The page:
On Monday, Paul Krugman wrote Franklin Delano Obama, a column in which he argued that the new President should:
...learn from F.D.R.’s failures as well as from his achievements: the truth is that the New Deal wasn’t as successful in the short run as it was in the long run. And the reason for F.D.R.’s limited short-run success, which almost undid his whole program, was the fact that his economic policies were too cautious.
Today, Friday, he's at it again in a column in which he says we're in a period when "virtue becomes vice, caution is risky and prudence is folly."
To pull us out of this downward spiral, the federal government will have to provide economic stimulus in the form of higher spending and greater aid to those in distress — and the stimulus plan won’t come soon enough or be strong enough unless politicians and economic officials are able to transcend several conventional prejudices.
One of these prejudices is the fear of red ink. In normal times, it’s good to worry about the budget deficit — and fiscal responsibility is a virtue we’ll need to relearn as soon as this crisis is past. When depression economics prevails, however, this virtue becomes a vice. F.D.R.’s premature attempt to balance the budget in 1937 almost destroyed the New Deal. ...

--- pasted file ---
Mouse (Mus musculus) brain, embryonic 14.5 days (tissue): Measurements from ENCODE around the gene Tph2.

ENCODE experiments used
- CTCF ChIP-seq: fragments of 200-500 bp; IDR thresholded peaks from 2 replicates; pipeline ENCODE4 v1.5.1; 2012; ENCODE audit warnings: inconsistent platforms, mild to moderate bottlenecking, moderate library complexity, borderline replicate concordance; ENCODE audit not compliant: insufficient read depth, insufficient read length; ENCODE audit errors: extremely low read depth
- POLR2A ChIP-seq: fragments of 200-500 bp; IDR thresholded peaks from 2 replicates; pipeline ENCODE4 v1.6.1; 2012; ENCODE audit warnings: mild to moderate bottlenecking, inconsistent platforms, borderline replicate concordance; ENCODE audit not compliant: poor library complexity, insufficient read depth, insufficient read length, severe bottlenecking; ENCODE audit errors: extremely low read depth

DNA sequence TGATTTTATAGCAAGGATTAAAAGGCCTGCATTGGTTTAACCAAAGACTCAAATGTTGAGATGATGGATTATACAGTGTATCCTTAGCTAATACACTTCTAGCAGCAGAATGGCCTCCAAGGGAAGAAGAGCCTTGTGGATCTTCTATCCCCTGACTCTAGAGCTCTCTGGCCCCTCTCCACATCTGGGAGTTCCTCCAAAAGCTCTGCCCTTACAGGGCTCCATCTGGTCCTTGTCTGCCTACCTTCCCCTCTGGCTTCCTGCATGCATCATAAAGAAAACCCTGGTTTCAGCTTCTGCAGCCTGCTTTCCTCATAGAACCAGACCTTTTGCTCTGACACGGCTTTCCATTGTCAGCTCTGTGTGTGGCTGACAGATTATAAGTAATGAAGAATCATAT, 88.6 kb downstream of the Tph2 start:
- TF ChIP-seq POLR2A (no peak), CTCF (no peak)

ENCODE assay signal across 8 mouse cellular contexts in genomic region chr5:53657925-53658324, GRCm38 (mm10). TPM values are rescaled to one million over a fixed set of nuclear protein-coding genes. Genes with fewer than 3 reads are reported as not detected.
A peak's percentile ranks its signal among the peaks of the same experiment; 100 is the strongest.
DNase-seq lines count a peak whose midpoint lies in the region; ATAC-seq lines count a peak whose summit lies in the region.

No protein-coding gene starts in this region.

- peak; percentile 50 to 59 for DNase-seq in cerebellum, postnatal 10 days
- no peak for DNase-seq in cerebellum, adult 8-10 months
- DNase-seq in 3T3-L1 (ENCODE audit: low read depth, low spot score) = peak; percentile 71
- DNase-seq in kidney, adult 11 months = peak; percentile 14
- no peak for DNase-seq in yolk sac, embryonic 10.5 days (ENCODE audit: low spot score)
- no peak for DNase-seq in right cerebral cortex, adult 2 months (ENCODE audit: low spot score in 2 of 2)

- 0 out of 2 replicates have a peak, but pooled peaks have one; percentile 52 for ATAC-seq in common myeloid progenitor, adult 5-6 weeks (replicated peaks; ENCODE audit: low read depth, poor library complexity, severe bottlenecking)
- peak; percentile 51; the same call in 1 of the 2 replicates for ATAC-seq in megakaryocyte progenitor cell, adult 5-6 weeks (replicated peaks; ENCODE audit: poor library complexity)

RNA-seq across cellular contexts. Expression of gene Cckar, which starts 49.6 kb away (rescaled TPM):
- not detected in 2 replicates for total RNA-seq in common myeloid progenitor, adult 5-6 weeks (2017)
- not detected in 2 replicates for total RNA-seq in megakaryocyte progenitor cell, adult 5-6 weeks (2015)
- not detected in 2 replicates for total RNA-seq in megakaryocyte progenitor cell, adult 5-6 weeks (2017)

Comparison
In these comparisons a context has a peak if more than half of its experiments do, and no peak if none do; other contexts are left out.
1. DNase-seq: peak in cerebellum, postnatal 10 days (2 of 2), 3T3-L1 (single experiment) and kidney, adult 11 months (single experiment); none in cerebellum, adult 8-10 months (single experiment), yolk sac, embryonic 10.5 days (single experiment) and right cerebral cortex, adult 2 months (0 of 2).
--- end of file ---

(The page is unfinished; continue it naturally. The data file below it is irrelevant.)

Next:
All indications are that the new administration will offer a major stimulus package. My own back-of-the-envelope calculations say that the package should be huge, on the order of $600 billion.
So the question becomes, will the Obama people dare to propose something on that scale?
Being daring is good advice for the President-Elect on a lot of fronts. One thing FDR did was become the chief legislator during the famous Hundred Days. He didn't wait for the Senate or House leadership to wrangle the members and produce some legislation. Instead, he sent 15 pieces of legislation crafted by his "Brain Trust" up to Capitol Hill for approval. As Jonathan Alter wrote in The Defining Moment: FDR's Hundred Days and the Triumph of Hope, Congress didn't so much as pass that daring legislation as salute it as it went by.
It's doubtful that Obama will be greeted with quite the same attitude despite his much-touted bipartisan approach. Having been a Senator and not a governor, he may not even believe that it's wise for the President to produce legislation in such a manner. But being daring rather than cautious may be the least risky way for him to achieve his ends.